Is a Restraint of Trade clause in my employment contract fully enforceable?

Is a Restraint of Trade clause in my employment contract fully enforceable?

Strictly speaking, restraint of trade clauses are not fully enforceable. Under the common law doctrine of restraint of trade clauses, such clauses are presumed to be void and unenforceable as contrary to public policy.

This presumption may be rebutted however if the employer can demonstrate the existence of special circumstances which establish that the restraint clause is reasonable and is not unreasonable in the public interest.

The employer has many hurdles to clear as far as establishing such special circumstances and these include:

First hurdle – Is the restraint enforceable?

Restraint clauses will be unenforceable unless they are necessary to protect the employer’s legitimate business interests. What is necessary will depend on the circumstances of the individual matter, taking into consideration the following points:

  • the interests that the restraint seeks to protect;
  • the geographical scope of the clause and the timeframe over which the restrain will operate;
  • the employee’s current role versus their previous role; and
  • the nature of the industry.

The type of interests an employer may seek to protect can be varied however. Common examples of legitimate business interests can include:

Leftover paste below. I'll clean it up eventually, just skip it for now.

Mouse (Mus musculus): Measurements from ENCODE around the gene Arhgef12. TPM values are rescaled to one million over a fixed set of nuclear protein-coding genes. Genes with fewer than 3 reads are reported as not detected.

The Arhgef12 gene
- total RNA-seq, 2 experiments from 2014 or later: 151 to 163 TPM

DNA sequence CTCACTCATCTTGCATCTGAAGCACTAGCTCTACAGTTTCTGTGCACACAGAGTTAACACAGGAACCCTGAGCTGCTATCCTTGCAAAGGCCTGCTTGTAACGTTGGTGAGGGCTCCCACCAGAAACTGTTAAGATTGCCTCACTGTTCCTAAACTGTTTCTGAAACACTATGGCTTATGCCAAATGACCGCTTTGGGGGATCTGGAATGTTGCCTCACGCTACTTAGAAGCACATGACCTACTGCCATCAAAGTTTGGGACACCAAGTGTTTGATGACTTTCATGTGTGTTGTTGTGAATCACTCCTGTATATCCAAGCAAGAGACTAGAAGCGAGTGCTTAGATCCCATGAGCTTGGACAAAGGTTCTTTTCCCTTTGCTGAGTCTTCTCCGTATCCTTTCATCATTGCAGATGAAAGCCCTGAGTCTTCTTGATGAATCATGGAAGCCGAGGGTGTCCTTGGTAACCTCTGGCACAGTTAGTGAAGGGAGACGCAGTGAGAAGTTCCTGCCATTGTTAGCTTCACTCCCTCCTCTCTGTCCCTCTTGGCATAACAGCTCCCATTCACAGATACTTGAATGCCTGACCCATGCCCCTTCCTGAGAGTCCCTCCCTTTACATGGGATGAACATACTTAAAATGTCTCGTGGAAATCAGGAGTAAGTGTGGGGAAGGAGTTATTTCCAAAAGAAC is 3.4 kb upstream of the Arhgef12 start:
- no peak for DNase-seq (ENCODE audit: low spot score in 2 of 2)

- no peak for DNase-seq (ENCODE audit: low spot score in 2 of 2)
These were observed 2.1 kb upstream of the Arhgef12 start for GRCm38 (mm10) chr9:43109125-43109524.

• client connections;
  • confidential information; and
  • trade secrets.

Restraint clauses which merely seek to protect an employer from competition will be unenforceable as an employer is not entitled to “freedom from all competition per se”.

Second hurdle – What is the scope of the clause?

Assuming that the employer is able to establish that it has a legitimate interest to protect, the restraint clause still needs to be reasonable in its duration and extent.

Therefore, the geographical area in which the restraint seeks to cover needs to be considered. The timeframe for which the restraint seeks to operate also must be considered. Both of which must be reasonably necessary in the circumstances.

A final point – Does the restraint contain cascading subclauses?

It is preferable when drafting employment contracts that restraint clauses are drawn so that the clause contains various subclauses, which are separate and distinct from each other.

In circumstances where a dispute arises in relation to a restraint clause, cascading restraints allow courts to easily sever a clause without affecting the validity of the other sub restraints.

If after going through this process, the court is satisfied that what remains is reasonable, the court may then enforce what remains of the restraint clause.

Have you got a restraint in your employment contract that you believe is unreasonable? Has an employer sought to invoke a restraint in a way you feel is unreasonable? Feel free to get in touch directly with today’s blog writer, Solicitor in Employment Law, Kathryn Lohman.

 

 


  This article relates to Australian law; either at a State or Federal level.

The information contained on this site is for general guidance only. No person should act or refrain from acting on the basis of such information. Appropriate professional advice should be sought based upon your particular circumstances. For further information, please do not hesitate to contact Hall Payne Lawyers.


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Get in touch with today's blog writer:
Kathryn Lohman

Solicitor in Industrial & Employment Law

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